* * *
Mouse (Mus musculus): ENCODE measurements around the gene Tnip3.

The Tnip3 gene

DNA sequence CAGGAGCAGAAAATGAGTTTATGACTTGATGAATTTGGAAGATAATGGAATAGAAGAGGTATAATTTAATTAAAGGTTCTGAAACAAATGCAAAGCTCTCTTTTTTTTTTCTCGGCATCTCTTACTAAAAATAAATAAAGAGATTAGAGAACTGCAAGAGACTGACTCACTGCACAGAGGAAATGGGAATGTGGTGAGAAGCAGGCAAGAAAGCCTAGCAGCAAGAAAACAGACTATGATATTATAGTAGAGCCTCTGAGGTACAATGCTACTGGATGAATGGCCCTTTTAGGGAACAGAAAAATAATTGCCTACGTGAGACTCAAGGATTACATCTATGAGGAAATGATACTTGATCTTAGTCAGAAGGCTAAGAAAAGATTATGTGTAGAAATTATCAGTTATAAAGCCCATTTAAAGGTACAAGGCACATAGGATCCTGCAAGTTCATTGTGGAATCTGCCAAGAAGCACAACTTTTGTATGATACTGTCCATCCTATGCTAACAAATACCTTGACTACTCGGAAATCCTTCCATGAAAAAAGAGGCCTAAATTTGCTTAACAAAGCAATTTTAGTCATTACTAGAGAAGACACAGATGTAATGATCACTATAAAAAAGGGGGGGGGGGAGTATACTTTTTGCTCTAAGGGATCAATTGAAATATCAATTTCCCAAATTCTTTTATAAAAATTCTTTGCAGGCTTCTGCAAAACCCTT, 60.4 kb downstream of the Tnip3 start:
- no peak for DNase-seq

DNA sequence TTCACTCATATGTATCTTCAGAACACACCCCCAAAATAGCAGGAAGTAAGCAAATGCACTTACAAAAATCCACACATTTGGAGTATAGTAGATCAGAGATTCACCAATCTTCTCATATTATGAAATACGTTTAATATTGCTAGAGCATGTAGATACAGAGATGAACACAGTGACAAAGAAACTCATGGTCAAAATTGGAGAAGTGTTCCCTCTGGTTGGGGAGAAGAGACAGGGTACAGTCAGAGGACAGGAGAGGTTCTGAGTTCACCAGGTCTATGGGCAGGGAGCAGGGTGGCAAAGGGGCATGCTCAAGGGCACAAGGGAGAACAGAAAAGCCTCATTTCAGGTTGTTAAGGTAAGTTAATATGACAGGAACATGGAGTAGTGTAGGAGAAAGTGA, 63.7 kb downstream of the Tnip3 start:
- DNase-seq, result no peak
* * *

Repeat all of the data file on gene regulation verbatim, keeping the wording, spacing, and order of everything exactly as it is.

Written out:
Mouse (Mus musculus): ENCODE measurements around the gene Tnip3.

The Tnip3 gene

DNA sequence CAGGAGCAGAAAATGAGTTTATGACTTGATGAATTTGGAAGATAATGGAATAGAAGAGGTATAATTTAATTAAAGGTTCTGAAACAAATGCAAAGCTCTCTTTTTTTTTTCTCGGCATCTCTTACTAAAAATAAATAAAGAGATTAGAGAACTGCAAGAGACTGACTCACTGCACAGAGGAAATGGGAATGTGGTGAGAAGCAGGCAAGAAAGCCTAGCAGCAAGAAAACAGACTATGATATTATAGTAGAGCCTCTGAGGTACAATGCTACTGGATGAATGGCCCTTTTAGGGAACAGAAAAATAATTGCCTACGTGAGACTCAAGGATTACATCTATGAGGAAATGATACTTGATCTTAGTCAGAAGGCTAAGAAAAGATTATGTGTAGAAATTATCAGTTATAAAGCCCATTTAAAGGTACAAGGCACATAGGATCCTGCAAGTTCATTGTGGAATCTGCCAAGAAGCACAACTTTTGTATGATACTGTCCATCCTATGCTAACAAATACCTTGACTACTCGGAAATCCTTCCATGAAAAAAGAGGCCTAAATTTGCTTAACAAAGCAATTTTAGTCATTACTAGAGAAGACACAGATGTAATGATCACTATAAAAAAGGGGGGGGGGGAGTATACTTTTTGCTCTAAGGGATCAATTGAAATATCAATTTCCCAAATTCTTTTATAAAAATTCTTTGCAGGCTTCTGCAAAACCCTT, 60.4 kb downstream of the Tnip3 start:
- no peak for DNase-seq

DNA sequence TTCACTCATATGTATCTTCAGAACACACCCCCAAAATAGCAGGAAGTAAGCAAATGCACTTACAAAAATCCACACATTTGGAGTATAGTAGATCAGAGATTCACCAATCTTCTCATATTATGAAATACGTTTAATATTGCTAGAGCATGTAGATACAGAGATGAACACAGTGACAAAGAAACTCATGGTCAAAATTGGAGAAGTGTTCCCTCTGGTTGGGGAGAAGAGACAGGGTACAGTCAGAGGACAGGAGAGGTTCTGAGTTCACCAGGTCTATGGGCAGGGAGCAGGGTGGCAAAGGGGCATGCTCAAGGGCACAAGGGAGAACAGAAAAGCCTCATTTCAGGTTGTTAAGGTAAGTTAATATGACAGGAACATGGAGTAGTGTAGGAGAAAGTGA, 63.7 kb downstream of the Tnip3 start:
- DNase-seq, result no peak